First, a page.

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Two interbreeding populations of Saccharomyces cerevisiae strains coexist in cachaça fermentations from Brazil.

Authors
  • Badotti, Fernanda
  • Vilaça, Sibelle T
  • Arias, Armando
  • Rosa, Carlos A
  • Barrio, Eladio
Type
Published Article
Journal
FEMS Yeast Research
Publisher
Oxford University Press
Publication Date
Mar 01, 2014
Volume
14
Issue
2
Pages
289–301
Identifiers
DOI: 10.1111/1567-1364.12108
PMID: 24119212
Source
Medline
Keywords
License
Unknown

Abstract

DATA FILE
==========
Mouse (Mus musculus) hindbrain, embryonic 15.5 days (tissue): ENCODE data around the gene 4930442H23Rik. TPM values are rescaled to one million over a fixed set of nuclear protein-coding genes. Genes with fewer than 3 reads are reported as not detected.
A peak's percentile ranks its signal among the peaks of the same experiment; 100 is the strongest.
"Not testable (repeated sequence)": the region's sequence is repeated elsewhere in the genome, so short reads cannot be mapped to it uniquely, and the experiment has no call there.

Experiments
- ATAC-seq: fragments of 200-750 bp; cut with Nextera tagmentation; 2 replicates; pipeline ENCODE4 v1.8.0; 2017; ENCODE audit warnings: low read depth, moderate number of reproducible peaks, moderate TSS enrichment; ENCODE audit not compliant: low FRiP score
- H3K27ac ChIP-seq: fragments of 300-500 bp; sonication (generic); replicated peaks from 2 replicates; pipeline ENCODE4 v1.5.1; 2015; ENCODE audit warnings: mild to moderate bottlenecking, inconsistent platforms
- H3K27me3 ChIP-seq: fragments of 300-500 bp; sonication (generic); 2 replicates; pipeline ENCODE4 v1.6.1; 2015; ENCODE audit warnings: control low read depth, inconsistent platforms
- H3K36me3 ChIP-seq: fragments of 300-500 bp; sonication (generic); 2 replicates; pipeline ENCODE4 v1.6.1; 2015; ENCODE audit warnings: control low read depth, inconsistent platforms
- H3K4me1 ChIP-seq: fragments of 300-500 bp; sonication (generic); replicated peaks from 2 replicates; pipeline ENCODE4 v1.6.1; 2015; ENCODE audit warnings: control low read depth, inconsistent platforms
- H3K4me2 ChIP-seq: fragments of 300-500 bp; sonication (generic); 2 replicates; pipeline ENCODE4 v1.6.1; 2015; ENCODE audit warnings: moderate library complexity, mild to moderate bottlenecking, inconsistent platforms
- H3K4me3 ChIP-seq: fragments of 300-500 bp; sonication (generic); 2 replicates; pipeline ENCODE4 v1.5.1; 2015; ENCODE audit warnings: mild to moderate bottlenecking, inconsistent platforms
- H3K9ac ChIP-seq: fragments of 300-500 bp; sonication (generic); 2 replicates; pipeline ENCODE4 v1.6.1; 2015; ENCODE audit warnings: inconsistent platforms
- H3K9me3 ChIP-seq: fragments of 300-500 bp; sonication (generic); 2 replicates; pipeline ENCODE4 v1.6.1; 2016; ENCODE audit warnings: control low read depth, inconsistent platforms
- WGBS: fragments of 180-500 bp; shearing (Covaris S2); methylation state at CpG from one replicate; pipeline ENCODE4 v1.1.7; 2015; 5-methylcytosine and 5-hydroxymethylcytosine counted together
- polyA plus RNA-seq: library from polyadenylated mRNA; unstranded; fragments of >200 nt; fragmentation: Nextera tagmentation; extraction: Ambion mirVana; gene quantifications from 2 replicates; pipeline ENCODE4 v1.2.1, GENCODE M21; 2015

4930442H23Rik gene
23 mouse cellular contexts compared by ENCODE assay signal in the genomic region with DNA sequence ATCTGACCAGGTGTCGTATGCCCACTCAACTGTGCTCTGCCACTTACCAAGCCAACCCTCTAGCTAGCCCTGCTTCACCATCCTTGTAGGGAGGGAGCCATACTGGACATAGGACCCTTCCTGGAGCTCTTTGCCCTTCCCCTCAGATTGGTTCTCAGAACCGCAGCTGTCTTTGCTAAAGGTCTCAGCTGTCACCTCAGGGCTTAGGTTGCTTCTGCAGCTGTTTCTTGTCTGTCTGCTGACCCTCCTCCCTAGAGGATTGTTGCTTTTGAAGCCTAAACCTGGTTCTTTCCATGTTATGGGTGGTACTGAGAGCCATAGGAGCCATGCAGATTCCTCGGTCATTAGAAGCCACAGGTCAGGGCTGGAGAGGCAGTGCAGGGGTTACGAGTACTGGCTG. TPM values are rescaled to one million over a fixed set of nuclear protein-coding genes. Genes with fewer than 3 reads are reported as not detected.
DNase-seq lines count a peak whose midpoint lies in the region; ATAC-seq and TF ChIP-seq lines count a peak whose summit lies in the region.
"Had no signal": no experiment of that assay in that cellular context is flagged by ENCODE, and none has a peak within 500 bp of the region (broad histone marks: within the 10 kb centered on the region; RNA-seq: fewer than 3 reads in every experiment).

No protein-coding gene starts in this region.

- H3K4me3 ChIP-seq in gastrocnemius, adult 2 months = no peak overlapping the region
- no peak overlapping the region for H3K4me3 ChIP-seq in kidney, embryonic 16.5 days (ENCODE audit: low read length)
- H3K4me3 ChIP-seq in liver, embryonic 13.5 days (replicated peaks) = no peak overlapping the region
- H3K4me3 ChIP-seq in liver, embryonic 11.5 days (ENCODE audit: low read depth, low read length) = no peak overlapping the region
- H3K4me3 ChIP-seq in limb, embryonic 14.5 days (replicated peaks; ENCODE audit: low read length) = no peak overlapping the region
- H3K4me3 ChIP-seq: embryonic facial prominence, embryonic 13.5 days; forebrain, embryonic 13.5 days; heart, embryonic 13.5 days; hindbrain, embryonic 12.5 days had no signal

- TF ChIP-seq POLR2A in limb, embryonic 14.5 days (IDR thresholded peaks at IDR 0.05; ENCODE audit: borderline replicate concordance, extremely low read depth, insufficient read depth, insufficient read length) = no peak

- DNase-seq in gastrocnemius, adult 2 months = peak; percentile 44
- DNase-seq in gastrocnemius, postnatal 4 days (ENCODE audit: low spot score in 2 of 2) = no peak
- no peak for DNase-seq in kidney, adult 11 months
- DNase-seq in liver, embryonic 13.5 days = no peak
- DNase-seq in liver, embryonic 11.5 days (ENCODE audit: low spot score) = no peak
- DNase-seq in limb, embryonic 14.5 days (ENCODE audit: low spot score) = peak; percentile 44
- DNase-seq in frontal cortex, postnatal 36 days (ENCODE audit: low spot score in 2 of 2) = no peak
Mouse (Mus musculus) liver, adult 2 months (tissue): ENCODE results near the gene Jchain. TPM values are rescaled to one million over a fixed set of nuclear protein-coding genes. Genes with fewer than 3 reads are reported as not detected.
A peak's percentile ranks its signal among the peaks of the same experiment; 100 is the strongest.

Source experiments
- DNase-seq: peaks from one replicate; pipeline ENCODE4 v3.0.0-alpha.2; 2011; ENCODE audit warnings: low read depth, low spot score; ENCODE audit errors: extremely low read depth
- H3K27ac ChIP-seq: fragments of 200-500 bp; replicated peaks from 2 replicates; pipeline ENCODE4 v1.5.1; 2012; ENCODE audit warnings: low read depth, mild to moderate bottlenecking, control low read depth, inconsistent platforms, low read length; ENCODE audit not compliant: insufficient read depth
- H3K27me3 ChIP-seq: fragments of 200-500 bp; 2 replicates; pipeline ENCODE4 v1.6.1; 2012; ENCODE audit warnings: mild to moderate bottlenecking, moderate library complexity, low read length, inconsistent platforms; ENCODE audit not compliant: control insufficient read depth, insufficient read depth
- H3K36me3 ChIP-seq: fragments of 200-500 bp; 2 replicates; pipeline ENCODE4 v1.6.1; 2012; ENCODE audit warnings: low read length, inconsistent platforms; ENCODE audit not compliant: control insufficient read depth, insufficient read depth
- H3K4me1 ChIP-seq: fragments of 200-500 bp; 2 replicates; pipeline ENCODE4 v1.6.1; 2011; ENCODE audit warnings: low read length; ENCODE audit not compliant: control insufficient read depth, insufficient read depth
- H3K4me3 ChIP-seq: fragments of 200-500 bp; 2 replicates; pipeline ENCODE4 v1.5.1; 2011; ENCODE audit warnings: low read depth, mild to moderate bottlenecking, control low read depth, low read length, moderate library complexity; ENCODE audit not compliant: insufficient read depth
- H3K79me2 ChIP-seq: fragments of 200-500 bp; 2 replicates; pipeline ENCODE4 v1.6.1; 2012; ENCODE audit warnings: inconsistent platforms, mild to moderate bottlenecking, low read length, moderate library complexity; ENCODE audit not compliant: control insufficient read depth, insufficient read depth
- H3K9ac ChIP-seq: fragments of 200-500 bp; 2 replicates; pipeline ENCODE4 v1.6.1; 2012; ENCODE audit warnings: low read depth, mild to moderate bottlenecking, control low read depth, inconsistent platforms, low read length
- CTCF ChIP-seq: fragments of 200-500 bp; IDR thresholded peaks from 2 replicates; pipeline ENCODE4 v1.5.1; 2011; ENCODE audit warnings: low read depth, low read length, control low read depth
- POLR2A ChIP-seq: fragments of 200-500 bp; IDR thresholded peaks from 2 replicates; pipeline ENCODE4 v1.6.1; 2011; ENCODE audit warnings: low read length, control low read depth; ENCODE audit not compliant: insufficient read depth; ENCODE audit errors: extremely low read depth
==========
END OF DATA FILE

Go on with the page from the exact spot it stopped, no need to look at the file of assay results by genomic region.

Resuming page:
In this study, the phylogenetic relationships between cachaça strains of Saccharomyces cerevisiae isolated from different geographical areas in Brazil were obtained on the basis of sequences of one mitochondrial (COX2) and three nuclear (EGT2, CAT8, and BRE5) genes. This analysis allowed us to demonstrate that different types of strains coexist in cachaça fermentations: wine strains, exhibiting alleles related or identical to those present in European wine strains; native strains, containing alleles similar to those found in strains isolated from traditional fermentations from Latin America, North America, Malaysian, Japan, or West Africa; and their intraspecific hybrids or 'mestizo' strains, heterozygous for both types of alleles. Wine strains and hybrids with high proportions of wine-type alleles predominate in southern and southeastern Brazil, where cachaça production coexists with winemaking. The high frequency of 'wine-type' alleles in these regions is probably due to the arrival of wine immigrant strains introduced from Europe in the nearby wineries due to the winemaking practices. However, in north and northeastern states, regions less suited or not suited for vine growing and winemaking, wine-type alleles are much less frequent because 'mestizo' strains with intermediate or higher proportions of 'native-type' alleles are predominant.

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